Strava, the training tool that uses GPS to enable cyclists to virtually compete against others even while out on a solo ride, has partnered with Specialized to launch a free-to-enter competition that challenges its users to put in some serious uphill miles between mid-March and the end of April.
Running from 15 March to 30 April, entrants to the Specialized Classic Climbing Challenge stand to win a custom water bottle and an unspecified “award” from the bike brand if they manage to climb a total of 105,312 feet or more during the month and a half the competition is open.
That’s 33,000 metres of climbing in metric money – the same as climbing the Galibier from the direction of the Col du Telegraphe 26 times – although of course you get 47 days to do it. Nevertheless, it’s a challenge to fit that in around other commitments, and it could be a bit of an ask if you live in East Anglia.
The organisers put it another way, saying the gain in elevation matches that of five Spring Classics –Milan-San Remo (6,250-feet), the Tour of Flanders (5,709-feet), Paris-Roubaix (3,259-feet), Liège–Bastogne–Liège (10,883-feet) and Amstel Gold (8,993-feet) – multiplied by three.
“Just like Specialized, Strava helps cyclists reach their full potential,” commented Michael Horvath, CEO and co-founder of Strava. “To partner with Specialized on a challenge during a time of year when a rider’s training is critical and when the weather might not be all that great, will definitely help motivate a huge group of cyclists.”
Mike Sinyard, founder and CEO of Specialized, added: “Teaming up with Strava offers another reason to get riders out on bikes, which is something we’re always excited to do. I wouldn’t doubt if a bunch of us here in Morgan Hill hit that 105,000 foot goal.”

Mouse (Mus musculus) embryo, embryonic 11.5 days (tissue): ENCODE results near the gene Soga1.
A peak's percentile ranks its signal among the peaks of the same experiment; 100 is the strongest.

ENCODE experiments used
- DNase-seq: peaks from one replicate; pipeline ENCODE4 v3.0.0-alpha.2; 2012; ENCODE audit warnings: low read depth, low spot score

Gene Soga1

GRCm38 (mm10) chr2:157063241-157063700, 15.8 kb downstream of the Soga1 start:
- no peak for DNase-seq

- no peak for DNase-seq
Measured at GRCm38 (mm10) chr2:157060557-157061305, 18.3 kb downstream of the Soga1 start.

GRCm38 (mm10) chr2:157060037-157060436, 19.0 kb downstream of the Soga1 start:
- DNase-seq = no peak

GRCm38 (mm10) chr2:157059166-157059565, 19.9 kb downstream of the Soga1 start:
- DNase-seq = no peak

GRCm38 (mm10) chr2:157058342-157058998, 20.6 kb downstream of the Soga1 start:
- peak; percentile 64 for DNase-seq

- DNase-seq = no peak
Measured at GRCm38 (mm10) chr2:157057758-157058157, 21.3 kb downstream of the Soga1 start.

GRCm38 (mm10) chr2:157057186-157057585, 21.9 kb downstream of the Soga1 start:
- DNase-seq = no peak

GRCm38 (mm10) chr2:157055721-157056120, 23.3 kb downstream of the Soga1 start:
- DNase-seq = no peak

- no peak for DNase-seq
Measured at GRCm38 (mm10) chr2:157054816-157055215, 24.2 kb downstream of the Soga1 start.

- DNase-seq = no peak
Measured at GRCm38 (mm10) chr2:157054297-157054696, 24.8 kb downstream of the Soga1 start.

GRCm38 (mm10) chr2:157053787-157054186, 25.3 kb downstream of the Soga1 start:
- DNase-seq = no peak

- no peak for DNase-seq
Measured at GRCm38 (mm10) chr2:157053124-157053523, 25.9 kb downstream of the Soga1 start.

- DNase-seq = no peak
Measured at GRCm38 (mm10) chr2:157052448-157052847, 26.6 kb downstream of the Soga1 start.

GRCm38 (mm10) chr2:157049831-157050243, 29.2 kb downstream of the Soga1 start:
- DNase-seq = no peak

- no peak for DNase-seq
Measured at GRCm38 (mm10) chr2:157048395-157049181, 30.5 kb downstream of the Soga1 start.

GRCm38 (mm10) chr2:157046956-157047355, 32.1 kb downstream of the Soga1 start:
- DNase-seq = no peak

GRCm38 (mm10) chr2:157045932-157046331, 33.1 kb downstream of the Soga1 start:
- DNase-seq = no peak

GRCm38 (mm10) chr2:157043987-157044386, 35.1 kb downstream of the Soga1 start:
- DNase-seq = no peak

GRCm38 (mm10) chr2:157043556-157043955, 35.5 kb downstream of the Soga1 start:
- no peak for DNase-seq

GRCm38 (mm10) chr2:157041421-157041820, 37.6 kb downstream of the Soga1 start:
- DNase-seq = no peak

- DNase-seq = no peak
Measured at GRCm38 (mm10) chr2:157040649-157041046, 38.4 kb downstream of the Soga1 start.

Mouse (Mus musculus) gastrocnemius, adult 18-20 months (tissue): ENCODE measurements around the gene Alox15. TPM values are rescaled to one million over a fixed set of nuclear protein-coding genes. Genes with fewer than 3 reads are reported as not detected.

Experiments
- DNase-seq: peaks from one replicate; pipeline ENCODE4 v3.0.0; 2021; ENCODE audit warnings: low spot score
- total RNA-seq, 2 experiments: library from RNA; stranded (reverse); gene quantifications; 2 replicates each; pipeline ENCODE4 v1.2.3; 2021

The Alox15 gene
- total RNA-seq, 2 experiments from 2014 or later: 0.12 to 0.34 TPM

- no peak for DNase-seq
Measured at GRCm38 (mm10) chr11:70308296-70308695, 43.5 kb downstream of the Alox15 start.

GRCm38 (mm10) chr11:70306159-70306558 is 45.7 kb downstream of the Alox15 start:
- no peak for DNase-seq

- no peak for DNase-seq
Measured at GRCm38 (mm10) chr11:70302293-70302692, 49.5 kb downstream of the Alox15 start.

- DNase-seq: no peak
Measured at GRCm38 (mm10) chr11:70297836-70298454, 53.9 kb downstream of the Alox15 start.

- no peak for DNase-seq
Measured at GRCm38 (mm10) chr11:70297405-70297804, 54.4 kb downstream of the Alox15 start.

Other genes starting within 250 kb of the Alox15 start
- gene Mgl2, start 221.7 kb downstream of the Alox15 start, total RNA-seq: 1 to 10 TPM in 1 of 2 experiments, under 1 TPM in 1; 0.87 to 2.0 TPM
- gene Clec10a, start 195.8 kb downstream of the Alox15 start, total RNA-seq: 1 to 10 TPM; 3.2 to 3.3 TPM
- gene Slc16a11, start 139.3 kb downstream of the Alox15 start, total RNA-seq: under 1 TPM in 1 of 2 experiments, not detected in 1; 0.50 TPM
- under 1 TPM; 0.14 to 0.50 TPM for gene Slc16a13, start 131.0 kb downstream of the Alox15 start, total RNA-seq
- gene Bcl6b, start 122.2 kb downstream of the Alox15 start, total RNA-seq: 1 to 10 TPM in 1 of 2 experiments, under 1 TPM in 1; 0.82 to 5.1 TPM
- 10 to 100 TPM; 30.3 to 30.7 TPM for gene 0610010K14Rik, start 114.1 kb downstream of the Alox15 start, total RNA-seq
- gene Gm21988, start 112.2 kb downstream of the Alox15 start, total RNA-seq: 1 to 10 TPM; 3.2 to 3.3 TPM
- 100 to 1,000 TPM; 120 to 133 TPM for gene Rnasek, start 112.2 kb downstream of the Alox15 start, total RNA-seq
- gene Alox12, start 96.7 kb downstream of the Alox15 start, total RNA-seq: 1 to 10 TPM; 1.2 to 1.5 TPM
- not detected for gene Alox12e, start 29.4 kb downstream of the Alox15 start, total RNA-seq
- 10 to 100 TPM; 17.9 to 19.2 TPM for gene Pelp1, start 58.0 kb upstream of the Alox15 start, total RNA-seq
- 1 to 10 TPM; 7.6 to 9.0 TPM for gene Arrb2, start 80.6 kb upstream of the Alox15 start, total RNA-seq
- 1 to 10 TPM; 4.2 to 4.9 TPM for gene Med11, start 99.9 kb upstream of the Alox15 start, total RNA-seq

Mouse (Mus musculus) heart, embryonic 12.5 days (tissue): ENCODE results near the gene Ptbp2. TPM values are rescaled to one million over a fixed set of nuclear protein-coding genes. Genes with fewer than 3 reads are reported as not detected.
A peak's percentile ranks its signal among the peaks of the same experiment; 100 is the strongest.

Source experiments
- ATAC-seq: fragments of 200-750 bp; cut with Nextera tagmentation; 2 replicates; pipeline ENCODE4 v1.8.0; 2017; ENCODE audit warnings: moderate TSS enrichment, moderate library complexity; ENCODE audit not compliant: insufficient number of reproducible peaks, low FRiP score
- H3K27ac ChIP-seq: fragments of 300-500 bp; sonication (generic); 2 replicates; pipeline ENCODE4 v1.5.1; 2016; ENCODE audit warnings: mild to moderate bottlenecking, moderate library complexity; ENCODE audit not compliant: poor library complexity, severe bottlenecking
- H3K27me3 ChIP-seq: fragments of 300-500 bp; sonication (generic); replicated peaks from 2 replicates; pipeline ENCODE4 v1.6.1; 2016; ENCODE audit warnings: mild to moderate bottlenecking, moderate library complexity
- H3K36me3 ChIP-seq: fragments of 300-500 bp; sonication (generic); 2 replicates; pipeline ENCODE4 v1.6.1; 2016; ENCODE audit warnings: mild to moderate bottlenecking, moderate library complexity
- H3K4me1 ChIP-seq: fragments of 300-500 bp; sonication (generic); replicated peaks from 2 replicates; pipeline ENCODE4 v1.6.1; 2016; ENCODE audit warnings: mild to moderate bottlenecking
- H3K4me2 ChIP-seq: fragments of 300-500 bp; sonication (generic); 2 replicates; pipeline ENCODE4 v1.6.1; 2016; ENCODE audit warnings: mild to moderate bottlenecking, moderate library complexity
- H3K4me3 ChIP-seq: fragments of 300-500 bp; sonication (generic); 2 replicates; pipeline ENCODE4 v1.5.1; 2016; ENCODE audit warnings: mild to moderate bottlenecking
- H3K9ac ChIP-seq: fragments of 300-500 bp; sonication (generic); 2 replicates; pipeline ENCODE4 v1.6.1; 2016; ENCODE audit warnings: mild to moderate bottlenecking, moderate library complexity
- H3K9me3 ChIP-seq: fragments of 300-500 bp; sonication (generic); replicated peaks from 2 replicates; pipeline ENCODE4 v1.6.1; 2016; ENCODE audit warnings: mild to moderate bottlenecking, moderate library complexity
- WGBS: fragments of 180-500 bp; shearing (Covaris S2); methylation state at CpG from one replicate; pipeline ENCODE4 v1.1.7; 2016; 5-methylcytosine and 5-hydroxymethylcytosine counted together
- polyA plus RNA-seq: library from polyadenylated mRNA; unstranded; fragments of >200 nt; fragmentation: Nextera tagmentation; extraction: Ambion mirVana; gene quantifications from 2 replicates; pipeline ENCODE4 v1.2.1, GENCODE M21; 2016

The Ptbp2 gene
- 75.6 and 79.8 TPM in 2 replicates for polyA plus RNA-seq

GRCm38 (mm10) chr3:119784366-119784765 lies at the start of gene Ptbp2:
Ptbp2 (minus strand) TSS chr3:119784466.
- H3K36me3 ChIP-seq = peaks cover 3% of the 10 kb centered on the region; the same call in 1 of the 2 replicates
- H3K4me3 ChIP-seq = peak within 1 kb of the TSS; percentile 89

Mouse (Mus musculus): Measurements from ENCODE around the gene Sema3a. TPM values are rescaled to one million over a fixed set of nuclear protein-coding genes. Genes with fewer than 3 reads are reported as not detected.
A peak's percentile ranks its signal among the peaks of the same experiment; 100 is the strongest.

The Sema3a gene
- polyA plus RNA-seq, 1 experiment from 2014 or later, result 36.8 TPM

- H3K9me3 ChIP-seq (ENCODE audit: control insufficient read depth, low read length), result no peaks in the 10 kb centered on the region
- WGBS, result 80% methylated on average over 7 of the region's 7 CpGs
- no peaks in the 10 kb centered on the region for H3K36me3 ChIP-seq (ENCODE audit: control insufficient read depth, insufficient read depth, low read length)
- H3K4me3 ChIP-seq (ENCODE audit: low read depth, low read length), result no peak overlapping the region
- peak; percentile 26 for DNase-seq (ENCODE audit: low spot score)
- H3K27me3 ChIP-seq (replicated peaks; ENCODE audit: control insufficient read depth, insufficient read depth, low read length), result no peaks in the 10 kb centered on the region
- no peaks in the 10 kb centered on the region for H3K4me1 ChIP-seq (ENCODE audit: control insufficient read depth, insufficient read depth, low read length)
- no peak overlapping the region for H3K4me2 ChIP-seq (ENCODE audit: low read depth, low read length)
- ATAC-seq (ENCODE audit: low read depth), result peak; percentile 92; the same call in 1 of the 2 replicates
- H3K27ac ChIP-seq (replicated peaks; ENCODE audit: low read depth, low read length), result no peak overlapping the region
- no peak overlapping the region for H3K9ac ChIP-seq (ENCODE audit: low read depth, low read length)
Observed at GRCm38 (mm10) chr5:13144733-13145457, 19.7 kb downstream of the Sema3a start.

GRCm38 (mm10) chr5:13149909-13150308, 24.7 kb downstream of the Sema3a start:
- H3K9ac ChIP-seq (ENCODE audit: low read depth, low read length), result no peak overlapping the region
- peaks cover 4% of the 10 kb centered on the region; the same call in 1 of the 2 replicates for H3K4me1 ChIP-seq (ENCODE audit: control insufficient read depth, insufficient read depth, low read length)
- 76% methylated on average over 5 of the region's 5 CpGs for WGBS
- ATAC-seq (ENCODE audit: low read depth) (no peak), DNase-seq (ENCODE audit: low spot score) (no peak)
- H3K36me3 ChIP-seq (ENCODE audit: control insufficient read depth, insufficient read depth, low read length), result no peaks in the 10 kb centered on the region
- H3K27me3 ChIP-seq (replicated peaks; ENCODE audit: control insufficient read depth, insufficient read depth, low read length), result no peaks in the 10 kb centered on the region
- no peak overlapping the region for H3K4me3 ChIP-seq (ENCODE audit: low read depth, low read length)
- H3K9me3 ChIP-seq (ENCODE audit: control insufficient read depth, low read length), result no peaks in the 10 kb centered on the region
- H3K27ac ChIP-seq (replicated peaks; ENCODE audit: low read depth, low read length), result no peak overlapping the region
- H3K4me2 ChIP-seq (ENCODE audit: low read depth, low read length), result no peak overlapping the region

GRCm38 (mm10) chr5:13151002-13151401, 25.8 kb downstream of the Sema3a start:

So, how does Strava work? Well, if you have a Garmin Edge linked to a Strava account, or an iPhone 3GS, iPhone 4 or Android handset with the Strava app downloaded onto it, that’s pretty much it. Strava will record your rides anywhere you can get a GPS signal, and upload details automatically from a smartphone once the ride finishes, while Garmin users just need to plug their device into a computer and sync with Strava.
What sets it apart from other ride-logging apps and online tools lies in the competitive element it introduces through being able to create ‘segments’ – a hill, for example, that you may encounter on your commute or training ride – and being able to compete against the times set by other Strava users on the same stretch of road.
The basic version of Strava is free to use, while the premium version, which costs $6 a month or $59 a year, has additional feature including being able to look at segment leaderboards by age, weight or gender, as well as more in-depth reporting on heart rate, power analysis and performance, provided that information is captured on the relevant device.
Full details can be found on the Strava website.
Born in Scotland, Simon moved to London aged seven and now lives in the Oxfordshire Cotswolds with his miniature schnauzer, Elodie. He fell in love with cycling one Saturday morning in 1994 while living in Italy when Milan-San Remo went past his front door. A daily cycle commuter in London back before riding to work started to boom, he's been news editor at road.cc since 2009. Handily for work, he speaks French and Italian. He doesn't get to ride his Colnago as often as he'd like, and freely admits he's much more adept at cooking than fettling with bikes.